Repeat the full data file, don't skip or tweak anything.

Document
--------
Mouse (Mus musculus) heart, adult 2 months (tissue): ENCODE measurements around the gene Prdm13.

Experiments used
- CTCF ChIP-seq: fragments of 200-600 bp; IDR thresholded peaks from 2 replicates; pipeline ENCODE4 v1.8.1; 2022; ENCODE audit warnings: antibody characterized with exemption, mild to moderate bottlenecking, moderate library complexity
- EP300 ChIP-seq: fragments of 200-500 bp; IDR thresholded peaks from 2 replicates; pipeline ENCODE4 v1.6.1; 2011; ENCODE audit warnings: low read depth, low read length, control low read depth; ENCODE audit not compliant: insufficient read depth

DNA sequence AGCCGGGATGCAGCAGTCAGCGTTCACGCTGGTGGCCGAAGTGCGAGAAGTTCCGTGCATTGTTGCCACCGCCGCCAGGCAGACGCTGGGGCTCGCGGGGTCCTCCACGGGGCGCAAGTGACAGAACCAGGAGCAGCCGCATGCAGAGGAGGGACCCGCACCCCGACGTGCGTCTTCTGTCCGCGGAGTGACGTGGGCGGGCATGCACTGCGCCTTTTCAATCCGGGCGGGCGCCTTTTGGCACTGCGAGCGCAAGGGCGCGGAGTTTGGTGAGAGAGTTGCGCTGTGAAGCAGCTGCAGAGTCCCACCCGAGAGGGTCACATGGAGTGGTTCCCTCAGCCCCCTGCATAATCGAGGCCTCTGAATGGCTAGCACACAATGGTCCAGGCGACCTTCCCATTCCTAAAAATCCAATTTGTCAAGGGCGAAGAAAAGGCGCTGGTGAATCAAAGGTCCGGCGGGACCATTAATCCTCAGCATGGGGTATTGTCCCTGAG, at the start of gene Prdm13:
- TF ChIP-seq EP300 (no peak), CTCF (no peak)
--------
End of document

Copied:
Mouse (Mus musculus) heart, adult 2 months (tissue): ENCODE measurements around the gene Prdm13.

Experiments used
- CTCF ChIP-seq: fragments of 200-600 bp; IDR thresholded peaks from 2 replicates; pipeline ENCODE4 v1.8.1; 2022; ENCODE audit warnings: antibody characterized with exemption, mild to moderate bottlenecking, moderate library complexity
- EP300 ChIP-seq: fragments of 200-500 bp; IDR thresholded peaks from 2 replicates; pipeline ENCODE4 v1.6.1; 2011; ENCODE audit warnings: low read depth, low read length, control low read depth; ENCODE audit not compliant: insufficient read depth

DNA sequence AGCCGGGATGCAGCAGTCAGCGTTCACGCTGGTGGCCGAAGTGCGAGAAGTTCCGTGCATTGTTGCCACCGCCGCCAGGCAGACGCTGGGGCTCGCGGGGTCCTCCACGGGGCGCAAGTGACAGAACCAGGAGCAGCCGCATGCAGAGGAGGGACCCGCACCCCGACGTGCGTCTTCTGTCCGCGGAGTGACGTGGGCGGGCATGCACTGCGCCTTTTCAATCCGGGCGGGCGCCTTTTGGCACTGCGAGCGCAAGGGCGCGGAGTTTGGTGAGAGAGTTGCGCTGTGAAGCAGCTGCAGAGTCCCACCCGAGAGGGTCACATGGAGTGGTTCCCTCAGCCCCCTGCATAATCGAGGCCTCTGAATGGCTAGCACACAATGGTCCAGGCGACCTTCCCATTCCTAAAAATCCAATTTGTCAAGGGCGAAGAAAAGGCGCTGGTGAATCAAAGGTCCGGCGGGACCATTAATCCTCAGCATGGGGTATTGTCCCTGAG, at the start of gene Prdm13:
- TF ChIP-seq EP300 (no peak), CTCF (no peak)